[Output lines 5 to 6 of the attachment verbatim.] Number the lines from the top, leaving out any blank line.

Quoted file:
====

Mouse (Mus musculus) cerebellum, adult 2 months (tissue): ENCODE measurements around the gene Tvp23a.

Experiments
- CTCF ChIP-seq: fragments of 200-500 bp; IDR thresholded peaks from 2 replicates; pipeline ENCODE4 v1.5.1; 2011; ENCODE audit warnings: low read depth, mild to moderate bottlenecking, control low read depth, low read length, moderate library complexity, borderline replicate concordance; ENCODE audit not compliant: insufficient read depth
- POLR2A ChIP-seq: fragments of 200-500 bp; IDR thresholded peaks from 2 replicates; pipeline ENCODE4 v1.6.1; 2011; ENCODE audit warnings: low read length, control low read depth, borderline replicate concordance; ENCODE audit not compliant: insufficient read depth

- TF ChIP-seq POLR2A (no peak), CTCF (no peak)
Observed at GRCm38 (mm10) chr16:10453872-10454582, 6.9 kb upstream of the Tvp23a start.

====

- TF ChIP-seq POLR2A (no peak), CTCF (no peak)
Observed at GRCm38 (mm10) chr16:10453872-10454582, 6.9 kb upstream of the Tvp23a start.